The Self in Autism and Its Relation to Memory

Developmental Disabilities


Sophie E. Lind, David M. Williams, Catherine Grainger, & Julia Landsiedel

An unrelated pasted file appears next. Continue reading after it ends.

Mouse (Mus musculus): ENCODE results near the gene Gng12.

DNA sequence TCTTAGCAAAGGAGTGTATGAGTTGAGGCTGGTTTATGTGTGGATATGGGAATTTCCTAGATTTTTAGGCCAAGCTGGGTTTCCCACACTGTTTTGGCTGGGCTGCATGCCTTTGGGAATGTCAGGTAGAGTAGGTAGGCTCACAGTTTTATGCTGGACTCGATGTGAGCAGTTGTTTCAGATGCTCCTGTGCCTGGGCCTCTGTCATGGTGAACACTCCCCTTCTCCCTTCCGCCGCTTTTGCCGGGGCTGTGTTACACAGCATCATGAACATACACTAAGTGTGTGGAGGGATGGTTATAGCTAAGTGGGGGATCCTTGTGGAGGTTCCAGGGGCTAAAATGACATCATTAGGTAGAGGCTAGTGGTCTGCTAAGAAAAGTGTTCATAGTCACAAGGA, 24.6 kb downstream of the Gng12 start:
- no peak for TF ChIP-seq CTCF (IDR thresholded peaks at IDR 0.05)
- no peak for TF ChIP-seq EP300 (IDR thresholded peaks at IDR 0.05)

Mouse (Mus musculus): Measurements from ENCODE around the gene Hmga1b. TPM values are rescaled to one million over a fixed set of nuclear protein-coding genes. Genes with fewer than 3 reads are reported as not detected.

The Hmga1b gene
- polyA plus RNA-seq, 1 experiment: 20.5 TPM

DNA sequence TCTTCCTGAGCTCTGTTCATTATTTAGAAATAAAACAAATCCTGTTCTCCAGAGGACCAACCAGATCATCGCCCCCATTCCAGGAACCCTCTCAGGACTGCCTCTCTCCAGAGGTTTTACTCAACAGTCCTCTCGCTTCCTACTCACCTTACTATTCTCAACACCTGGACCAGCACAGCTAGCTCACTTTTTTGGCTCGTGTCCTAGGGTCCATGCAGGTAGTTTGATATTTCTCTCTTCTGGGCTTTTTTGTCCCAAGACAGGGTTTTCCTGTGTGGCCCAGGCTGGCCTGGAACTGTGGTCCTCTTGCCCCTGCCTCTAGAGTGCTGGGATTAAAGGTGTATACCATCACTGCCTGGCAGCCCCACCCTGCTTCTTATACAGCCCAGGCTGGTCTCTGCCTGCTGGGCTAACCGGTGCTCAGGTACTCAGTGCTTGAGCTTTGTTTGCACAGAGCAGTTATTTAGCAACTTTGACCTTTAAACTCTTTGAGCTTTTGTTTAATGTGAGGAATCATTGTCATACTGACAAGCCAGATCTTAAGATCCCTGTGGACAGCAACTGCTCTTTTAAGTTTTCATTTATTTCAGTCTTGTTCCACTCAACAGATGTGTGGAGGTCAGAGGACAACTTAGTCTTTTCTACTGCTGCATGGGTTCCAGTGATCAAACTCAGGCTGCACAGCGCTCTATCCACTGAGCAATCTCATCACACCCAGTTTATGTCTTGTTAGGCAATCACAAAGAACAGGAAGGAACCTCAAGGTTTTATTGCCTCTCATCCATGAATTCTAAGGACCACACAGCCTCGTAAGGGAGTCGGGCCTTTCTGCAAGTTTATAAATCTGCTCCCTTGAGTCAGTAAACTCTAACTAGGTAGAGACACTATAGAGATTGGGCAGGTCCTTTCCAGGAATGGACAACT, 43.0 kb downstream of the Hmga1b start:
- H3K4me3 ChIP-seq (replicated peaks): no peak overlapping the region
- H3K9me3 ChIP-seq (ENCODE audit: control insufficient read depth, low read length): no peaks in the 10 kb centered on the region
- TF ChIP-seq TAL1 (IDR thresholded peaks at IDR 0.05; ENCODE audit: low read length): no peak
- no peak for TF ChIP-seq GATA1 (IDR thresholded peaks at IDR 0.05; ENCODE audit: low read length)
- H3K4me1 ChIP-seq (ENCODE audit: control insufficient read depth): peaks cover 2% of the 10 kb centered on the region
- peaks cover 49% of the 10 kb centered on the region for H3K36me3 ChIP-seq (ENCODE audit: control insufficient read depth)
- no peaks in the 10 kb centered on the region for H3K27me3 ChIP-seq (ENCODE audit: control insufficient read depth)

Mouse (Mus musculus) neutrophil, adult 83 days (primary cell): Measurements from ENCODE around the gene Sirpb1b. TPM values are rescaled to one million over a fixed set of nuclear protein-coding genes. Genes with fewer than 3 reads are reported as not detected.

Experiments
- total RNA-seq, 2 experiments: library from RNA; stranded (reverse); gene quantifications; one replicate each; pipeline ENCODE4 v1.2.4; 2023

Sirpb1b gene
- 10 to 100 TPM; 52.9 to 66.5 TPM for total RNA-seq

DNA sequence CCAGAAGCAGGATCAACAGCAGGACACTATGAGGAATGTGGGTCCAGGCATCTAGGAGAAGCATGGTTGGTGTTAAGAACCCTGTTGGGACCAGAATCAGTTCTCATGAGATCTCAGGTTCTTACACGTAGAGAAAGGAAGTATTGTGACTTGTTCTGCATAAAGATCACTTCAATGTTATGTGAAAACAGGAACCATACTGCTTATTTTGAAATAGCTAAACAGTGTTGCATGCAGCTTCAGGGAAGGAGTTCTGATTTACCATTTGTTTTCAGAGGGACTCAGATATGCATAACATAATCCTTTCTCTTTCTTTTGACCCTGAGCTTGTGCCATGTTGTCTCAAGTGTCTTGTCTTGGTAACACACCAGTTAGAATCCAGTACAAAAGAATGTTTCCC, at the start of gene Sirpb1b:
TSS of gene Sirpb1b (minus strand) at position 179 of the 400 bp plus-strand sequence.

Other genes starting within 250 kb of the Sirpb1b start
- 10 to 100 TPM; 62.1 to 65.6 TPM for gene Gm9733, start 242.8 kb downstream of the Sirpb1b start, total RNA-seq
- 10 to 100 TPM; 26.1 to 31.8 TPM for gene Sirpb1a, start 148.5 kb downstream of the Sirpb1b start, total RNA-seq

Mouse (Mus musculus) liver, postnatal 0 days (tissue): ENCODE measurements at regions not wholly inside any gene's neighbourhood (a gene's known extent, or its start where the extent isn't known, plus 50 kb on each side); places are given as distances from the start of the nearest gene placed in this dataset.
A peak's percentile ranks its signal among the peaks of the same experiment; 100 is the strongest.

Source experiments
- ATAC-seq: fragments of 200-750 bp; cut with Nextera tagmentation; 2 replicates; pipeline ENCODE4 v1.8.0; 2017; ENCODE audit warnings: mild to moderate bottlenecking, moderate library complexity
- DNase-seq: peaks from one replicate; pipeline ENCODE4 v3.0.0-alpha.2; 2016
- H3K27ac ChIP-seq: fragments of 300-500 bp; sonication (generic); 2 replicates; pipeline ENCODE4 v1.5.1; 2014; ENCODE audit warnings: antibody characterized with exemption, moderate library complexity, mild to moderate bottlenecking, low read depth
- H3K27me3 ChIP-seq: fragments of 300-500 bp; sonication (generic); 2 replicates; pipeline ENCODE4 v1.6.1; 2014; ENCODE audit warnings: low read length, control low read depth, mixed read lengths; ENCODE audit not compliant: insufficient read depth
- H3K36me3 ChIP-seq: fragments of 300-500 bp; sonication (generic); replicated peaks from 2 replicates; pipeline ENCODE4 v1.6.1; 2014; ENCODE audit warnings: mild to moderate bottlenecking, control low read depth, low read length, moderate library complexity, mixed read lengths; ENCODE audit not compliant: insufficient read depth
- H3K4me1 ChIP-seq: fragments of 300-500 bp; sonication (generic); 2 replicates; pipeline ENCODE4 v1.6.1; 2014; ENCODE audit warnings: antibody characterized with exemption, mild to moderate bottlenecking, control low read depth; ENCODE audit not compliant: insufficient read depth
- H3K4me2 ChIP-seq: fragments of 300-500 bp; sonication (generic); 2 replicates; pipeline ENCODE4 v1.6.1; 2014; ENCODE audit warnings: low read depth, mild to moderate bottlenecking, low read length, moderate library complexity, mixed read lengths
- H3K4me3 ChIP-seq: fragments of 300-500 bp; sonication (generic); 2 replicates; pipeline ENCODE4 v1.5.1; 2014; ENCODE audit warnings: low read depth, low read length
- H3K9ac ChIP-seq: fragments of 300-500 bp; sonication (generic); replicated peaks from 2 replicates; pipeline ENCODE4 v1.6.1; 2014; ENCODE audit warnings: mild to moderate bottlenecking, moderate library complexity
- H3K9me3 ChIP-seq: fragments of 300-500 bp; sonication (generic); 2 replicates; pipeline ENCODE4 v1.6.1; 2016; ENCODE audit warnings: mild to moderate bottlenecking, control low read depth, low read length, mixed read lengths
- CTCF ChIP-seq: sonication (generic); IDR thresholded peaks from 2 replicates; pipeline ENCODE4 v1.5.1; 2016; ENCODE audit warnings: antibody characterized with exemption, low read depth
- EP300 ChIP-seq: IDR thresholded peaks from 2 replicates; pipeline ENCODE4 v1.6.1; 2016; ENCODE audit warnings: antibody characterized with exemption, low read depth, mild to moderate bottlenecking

Summary:This chapter begins with some definitions of memory and the self and continues to explain their relation on the psychological level along with their facets. It considers the relevance of these theories to autism spectrum disorder (ASD). The chapter provides a critical review of relevant research on the self in autism, followed by some hypotheses concerning how diminished sense of self might predict and explain the unique memory profile in the ASD population. Although there are a considerable number of studies showing typical performance on some types of “self” task among people with ASD on balance, existing evidence suggests that individuals with ASD have atypical me‐selves. There is a considerable amount of evidence to suggest that individuals with ASD have impaired episodic memory. Strikingly, the study of prospective memory in ASD is an emergent research field with a handful of studies published to date. Two forms of prospective memory are commonly distinguished: event‐based and time‐based.



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